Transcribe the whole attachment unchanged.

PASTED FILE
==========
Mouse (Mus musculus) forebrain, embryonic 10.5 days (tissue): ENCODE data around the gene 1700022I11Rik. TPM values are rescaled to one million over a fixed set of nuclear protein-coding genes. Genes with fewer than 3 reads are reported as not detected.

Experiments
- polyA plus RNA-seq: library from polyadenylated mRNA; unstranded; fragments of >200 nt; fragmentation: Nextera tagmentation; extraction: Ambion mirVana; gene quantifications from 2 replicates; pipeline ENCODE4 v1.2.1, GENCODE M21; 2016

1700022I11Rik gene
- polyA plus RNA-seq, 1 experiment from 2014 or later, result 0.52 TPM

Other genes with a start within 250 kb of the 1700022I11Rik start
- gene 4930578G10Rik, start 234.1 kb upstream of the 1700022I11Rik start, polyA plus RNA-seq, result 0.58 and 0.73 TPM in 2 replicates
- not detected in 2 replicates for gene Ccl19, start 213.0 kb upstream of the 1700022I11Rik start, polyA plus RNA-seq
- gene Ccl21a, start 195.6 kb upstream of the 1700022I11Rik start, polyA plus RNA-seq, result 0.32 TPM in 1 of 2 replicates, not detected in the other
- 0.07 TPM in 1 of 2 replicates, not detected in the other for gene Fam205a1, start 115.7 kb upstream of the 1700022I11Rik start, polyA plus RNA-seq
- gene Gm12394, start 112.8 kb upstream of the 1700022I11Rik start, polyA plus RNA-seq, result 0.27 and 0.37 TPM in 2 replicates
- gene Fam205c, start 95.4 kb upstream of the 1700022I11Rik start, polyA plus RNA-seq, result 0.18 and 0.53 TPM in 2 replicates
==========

Mouse (Mus musculus) forebrain, embryonic 10.5 days (tissue): ENCODE data around the gene 1700022I11Rik. TPM values are rescaled to one million over a fixed set of nuclear protein-coding genes. Genes with fewer than 3 reads are reported as not detected.

Experiments
- polyA plus RNA-seq: library from polyadenylated mRNA; unstranded; fragments of >200 nt; fragmentation: Nextera tagmentation; extraction: Ambion mirVana; gene quantifications from 2 replicates; pipeline ENCODE4 v1.2.1, GENCODE M21; 2016

1700022I11Rik gene
- polyA plus RNA-seq, 1 experiment from 2014 or later, result 0.52 TPM

Other genes with a start within 250 kb of the 1700022I11Rik start
- gene 4930578G10Rik, start 234.1 kb upstream of the 1700022I11Rik start, polyA plus RNA-seq, result 0.58 and 0.73 TPM in 2 replicates
- not detected in 2 replicates for gene Ccl19, start 213.0 kb upstream of the 1700022I11Rik start, polyA plus RNA-seq
- gene Ccl21a, start 195.6 kb upstream of the 1700022I11Rik start, polyA plus RNA-seq, result 0.32 TPM in 1 of 2 replicates, not detected in the other
- 0.07 TPM in 1 of 2 replicates, not detected in the other for gene Fam205a1, start 115.7 kb upstream of the 1700022I11Rik start, polyA plus RNA-seq
- gene Gm12394, start 112.8 kb upstream of the 1700022I11Rik start, polyA plus RNA-seq, result 0.27 and 0.37 TPM in 2 replicates
- gene Fam205c, start 95.4 kb upstream of the 1700022I11Rik start, polyA plus RNA-seq, result 0.18 and 0.53 TPM in 2 replicates